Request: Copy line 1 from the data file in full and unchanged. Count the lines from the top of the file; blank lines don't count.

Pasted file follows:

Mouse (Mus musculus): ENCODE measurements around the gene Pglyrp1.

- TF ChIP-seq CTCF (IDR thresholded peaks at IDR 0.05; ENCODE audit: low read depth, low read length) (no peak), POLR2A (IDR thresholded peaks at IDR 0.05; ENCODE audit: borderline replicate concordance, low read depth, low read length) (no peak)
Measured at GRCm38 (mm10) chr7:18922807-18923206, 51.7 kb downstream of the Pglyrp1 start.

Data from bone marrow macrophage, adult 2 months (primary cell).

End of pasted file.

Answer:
Mouse (Mus musculus): ENCODE measurements around the gene Pglyrp1.